Author(s): Burdo TH, Orzechowski K, Knight HL, Miller AD, Williams K
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Abstract HIV-associated sensory neuropathy (HIV-SN) is currently the most common neurological complication of chronic HIV infection and continues to substantially affect patient quality of life. Mechanisms underlying the neuronal damage and loss observed in sensory ganglia of HIV-infected individuals have not been sufficiently studied. The present study aimed to develop and characterize a model of HIV-SN using SIV-infected CD8 T-lymphocyte-depleted rhesus macaques (Macaca mulatta). Uninfected controls (n = 5), SIV-infected CD8-depleted (n = 4), and SIV-infected non-CD8-depleted (n = 6) animals were used. Of the six non-CD8-depleted animals, three were conventional progressors (progressing to AIDS >1 year after infection) and three were rapid progressors (AIDS within 6 months). Dorsal root ganglia (DRG) were examined for histological hallmarks of HIV-SN, including satellitosis, presence of Nageotte nodules, and neuronophagia, as well as increased numbers of CD68(+) macrophages and abundant viral replication. In contrast to non-CD8-depleted animals, which had mild to moderate DRG pathology, the CD8-depleted SIV-infected animals had moderate to severe DRG damage, with increased numbers of CD68(+) satellite cells. Additionally, there was marked active viral replication in the affected DRG. These findings confirm that many features of HIV-SN can be recapitulated in the CD8-depleted SIV-infected rhesus macaque model within a short time frame and illustrate the importance of this model for study of sensory neuropathy. Copyright © 2012 American Society for Investigative Pathology. Published by Elsevier Inc. All rights reserved.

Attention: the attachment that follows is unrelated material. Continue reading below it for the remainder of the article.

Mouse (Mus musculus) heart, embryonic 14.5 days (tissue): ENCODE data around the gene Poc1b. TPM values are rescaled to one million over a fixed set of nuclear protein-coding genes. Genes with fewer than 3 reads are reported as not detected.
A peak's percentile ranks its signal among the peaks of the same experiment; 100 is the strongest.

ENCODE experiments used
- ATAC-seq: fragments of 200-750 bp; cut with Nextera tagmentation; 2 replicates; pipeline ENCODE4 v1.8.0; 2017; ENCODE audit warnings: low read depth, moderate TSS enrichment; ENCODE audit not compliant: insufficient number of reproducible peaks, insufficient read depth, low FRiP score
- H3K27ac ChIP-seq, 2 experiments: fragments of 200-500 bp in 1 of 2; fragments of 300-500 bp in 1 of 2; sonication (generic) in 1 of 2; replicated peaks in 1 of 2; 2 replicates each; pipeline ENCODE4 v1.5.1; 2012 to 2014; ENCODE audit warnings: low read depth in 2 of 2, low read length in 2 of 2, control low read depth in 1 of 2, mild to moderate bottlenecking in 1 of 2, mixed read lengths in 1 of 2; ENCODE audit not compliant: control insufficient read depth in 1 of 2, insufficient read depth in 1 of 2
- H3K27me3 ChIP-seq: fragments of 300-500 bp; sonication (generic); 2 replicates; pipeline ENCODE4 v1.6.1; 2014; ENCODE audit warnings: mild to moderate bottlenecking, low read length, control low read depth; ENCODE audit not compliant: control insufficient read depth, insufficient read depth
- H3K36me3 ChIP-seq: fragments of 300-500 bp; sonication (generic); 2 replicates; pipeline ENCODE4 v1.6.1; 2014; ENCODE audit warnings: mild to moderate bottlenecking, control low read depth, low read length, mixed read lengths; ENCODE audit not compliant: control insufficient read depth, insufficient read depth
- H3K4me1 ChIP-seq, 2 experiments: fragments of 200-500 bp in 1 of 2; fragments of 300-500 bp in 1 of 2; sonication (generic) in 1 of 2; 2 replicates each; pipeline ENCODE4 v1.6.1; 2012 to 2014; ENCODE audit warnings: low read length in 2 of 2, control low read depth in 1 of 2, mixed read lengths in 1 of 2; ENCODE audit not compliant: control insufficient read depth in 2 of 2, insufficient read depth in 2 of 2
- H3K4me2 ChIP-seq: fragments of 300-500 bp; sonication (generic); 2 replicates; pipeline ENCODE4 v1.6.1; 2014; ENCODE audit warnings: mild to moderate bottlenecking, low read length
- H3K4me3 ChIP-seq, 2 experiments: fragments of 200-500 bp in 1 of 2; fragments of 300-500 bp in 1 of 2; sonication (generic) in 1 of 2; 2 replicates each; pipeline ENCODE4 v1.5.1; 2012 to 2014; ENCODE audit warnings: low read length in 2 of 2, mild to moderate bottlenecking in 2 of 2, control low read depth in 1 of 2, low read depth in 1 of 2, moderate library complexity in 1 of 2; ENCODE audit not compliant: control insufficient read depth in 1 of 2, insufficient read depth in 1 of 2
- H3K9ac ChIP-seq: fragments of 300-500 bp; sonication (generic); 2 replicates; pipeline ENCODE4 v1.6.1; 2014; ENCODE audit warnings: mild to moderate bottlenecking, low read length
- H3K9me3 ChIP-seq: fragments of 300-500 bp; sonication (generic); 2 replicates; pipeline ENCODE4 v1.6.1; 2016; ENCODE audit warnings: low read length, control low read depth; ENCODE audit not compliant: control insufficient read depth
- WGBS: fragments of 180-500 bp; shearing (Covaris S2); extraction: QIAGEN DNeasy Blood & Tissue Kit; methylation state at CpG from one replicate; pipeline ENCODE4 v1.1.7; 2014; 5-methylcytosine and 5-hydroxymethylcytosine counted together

This article was published in Am J Pathol
and referenced in Journal of Clinical & Cellular Immunology